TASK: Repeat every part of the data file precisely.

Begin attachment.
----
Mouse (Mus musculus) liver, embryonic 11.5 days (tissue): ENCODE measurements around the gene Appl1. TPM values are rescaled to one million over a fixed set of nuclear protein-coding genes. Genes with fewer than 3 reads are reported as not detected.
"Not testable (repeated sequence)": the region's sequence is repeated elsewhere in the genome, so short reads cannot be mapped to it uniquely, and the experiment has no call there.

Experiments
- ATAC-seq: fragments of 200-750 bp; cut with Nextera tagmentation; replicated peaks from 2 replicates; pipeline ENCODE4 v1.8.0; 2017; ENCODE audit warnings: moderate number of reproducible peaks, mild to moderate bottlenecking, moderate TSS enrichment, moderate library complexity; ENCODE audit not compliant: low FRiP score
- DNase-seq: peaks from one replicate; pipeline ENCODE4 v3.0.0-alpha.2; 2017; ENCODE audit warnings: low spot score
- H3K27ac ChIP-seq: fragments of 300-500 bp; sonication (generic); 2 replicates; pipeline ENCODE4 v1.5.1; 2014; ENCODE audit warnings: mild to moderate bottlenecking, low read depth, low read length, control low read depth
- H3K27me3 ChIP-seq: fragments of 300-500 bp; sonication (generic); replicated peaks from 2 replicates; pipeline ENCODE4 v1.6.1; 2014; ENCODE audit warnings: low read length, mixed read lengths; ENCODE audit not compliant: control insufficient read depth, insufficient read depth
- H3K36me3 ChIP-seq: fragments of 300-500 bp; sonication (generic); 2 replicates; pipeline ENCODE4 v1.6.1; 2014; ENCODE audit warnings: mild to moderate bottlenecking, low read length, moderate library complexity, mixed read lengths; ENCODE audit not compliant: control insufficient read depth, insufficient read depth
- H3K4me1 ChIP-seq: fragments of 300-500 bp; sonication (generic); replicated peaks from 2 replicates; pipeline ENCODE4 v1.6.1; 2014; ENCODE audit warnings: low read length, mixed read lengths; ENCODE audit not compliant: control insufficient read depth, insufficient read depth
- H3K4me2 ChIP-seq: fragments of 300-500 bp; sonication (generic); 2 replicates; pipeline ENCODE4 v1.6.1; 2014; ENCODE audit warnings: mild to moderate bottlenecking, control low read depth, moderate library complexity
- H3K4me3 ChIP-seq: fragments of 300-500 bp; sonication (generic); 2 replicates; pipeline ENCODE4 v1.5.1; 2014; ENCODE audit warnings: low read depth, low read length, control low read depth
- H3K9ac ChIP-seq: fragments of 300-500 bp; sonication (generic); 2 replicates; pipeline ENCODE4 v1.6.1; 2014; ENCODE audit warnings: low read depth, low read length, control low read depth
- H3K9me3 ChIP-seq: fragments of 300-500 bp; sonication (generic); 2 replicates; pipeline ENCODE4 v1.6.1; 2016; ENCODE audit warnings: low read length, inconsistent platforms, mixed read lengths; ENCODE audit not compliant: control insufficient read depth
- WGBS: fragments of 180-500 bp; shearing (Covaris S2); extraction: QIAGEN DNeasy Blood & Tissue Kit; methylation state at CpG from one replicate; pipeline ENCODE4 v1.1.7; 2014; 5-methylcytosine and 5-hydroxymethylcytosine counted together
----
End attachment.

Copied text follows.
Mouse (Mus musculus) liver, embryonic 11.5 days (tissue): ENCODE measurements around the gene Appl1. TPM values are rescaled to one million over a fixed set of nuclear protein-coding genes. Genes with fewer than 3 reads are reported as not detected.
"Not testable (repeated sequence)": the region's sequence is repeated elsewhere in the genome, so short reads cannot be mapped to it uniquely, and the experiment has no call there.

Experiments
- ATAC-seq: fragments of 200-750 bp; cut with Nextera tagmentation; replicated peaks from 2 replicates; pipeline ENCODE4 v1.8.0; 2017; ENCODE audit warnings: moderate number of reproducible peaks, mild to moderate bottlenecking, moderate TSS enrichment, moderate library complexity; ENCODE audit not compliant: low FRiP score
- DNase-seq: peaks from one replicate; pipeline ENCODE4 v3.0.0-alpha.2; 2017; ENCODE audit warnings: low spot score
- H3K27ac ChIP-seq: fragments of 300-500 bp; sonication (generic); 2 replicates; pipeline ENCODE4 v1.5.1; 2014; ENCODE audit warnings: mild to moderate bottlenecking, low read depth, low read length, control low read depth
- H3K27me3 ChIP-seq: fragments of 300-500 bp; sonication (generic); replicated peaks from 2 replicates; pipeline ENCODE4 v1.6.1; 2014; ENCODE audit warnings: low read length, mixed read lengths; ENCODE audit not compliant: control insufficient read depth, insufficient read depth
- H3K36me3 ChIP-seq: fragments of 300-500 bp; sonication (generic); 2 replicates; pipeline ENCODE4 v1.6.1; 2014; ENCODE audit warnings: mild to moderate bottlenecking, low read length, moderate library complexity, mixed read lengths; ENCODE audit not compliant: control insufficient read depth, insufficient read depth
- H3K4me1 ChIP-seq: fragments of 300-500 bp; sonication (generic); replicated peaks from 2 replicates; pipeline ENCODE4 v1.6.1; 2014; ENCODE audit warnings: low read length, mixed read lengths; ENCODE audit not compliant: control insufficient read depth, insufficient read depth
- H3K4me2 ChIP-seq: fragments of 300-500 bp; sonication (generic); 2 replicates; pipeline ENCODE4 v1.6.1; 2014; ENCODE audit warnings: mild to moderate bottlenecking, control low read depth, moderate library complexity
- H3K4me3 ChIP-seq: fragments of 300-500 bp; sonication (generic); 2 replicates; pipeline ENCODE4 v1.5.1; 2014; ENCODE audit warnings: low read depth, low read length, control low read depth
- H3K9ac ChIP-seq: fragments of 300-500 bp; sonication (generic); 2 replicates; pipeline ENCODE4 v1.6.1; 2014; ENCODE audit warnings: low read depth, low read length, control low read depth
- H3K9me3 ChIP-seq: fragments of 300-500 bp; sonication (generic); 2 replicates; pipeline ENCODE4 v1.6.1; 2016; ENCODE audit warnings: low read length, inconsistent platforms, mixed read lengths; ENCODE audit not compliant: control insufficient read depth
- WGBS: fragments of 180-500 bp; shearing (Covaris S2); extraction: QIAGEN DNeasy Blood & Tissue Kit; methylation state at CpG from one replicate; pipeline ENCODE4 v1.1.7; 2014; 5-methylcytosine and 5-hydroxymethylcytosine counted together